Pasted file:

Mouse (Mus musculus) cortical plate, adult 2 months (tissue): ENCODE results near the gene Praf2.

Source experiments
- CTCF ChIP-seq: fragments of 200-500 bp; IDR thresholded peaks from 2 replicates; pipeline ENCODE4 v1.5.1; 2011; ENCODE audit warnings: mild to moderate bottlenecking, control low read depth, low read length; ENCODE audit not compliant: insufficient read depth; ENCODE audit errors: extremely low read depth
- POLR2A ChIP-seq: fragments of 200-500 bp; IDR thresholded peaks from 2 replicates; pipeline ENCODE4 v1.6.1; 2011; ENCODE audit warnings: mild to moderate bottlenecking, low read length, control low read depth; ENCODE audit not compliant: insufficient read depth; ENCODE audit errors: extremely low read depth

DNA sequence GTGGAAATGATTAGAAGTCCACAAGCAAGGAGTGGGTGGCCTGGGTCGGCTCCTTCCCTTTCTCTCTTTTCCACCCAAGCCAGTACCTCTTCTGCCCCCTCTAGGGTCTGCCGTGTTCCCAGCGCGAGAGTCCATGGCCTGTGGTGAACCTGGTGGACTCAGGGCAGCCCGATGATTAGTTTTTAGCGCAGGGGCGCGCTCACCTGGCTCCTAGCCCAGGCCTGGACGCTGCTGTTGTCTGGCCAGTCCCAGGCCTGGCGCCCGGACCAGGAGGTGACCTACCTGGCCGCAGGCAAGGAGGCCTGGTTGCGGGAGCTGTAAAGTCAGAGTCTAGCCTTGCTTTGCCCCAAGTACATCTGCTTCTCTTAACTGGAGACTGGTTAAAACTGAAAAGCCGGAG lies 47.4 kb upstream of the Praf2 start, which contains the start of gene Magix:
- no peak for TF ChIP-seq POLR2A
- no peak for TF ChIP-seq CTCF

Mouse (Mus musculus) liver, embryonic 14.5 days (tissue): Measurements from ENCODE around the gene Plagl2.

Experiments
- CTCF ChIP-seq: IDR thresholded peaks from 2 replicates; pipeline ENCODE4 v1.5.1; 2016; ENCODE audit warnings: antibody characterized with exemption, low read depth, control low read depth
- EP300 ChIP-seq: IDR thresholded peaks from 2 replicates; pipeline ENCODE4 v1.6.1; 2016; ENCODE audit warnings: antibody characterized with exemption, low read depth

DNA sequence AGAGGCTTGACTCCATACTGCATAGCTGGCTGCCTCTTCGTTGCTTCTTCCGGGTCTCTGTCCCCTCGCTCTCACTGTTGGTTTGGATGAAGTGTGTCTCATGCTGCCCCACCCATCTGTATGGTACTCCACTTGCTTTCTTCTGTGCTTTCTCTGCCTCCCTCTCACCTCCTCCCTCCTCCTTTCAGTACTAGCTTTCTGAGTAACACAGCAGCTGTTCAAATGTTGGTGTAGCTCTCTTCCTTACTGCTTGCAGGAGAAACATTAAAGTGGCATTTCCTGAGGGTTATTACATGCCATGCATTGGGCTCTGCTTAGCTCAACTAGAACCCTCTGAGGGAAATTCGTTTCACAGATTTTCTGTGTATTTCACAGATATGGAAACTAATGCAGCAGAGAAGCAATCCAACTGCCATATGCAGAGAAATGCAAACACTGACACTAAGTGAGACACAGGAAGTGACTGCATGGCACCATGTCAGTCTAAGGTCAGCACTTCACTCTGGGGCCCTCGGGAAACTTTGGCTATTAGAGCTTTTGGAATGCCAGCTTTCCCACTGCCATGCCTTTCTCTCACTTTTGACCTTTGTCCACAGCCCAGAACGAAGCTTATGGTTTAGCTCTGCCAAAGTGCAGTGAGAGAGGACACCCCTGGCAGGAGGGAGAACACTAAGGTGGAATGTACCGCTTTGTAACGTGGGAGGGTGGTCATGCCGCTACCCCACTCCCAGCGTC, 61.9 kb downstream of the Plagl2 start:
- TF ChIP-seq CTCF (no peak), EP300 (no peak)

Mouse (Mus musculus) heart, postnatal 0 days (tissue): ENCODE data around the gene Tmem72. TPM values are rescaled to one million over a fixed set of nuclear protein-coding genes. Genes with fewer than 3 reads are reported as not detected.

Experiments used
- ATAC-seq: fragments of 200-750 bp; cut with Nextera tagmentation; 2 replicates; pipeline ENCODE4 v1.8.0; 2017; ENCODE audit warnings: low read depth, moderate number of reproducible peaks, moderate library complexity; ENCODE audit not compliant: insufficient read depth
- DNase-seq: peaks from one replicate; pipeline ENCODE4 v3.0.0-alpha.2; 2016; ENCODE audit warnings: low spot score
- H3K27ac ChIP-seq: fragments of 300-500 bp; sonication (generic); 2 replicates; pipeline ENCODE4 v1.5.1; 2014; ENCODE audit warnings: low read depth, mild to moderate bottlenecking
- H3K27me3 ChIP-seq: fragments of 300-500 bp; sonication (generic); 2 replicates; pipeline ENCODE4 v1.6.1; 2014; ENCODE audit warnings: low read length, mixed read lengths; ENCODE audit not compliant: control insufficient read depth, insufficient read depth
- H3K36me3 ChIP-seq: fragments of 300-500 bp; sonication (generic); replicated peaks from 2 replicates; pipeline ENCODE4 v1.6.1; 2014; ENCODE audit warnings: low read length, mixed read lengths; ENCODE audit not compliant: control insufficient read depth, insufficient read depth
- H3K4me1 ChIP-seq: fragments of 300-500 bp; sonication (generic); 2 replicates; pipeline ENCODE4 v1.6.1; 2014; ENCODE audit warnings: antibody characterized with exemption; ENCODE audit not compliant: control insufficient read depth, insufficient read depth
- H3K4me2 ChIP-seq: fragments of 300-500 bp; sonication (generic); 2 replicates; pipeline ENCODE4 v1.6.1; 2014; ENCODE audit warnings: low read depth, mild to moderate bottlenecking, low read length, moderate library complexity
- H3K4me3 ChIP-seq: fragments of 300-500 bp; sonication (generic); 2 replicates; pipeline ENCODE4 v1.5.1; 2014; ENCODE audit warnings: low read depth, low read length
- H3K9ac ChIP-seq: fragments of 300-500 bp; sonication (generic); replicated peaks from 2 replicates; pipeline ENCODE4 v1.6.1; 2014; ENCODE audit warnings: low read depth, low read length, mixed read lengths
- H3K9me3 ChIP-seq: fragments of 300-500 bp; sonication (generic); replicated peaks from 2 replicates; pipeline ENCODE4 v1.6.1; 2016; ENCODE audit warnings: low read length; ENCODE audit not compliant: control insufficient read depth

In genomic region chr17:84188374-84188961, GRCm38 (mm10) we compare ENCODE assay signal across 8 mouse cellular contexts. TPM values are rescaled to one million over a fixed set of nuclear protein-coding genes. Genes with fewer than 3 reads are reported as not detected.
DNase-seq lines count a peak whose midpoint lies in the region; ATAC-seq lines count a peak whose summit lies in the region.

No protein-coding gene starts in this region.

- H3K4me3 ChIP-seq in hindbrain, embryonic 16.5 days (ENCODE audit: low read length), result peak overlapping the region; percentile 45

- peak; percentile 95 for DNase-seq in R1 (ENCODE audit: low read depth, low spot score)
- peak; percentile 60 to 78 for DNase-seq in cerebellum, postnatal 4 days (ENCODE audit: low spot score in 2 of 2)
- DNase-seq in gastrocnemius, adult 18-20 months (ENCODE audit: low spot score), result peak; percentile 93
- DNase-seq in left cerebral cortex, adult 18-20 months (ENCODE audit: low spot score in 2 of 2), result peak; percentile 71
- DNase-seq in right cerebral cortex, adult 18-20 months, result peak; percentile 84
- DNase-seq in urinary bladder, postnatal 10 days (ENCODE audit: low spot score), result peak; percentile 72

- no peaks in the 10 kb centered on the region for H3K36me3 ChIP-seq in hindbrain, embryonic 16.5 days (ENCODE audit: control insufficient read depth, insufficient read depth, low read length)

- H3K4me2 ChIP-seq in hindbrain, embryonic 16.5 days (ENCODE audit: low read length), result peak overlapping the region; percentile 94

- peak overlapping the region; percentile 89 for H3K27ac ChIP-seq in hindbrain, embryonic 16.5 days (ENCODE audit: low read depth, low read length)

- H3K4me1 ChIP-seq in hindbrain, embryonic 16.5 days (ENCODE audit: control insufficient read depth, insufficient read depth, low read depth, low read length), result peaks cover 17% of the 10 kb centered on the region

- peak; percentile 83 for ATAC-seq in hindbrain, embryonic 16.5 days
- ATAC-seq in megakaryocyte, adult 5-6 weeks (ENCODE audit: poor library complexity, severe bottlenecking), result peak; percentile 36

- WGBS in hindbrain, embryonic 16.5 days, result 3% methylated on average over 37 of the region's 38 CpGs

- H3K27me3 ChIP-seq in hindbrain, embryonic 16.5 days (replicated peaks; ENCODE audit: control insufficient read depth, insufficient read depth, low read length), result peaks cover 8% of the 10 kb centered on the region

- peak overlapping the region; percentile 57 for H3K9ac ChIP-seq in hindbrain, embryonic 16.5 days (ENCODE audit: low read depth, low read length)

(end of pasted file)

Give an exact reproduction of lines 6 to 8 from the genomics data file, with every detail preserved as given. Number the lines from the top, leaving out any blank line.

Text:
- no peak for TF ChIP-seq POLR2A
- no peak for TF ChIP-seq CTCF

Mouse (Mus musculus) liver, embryonic 14.5 days (tissue): Measurements from ENCODE around the gene Plagl2.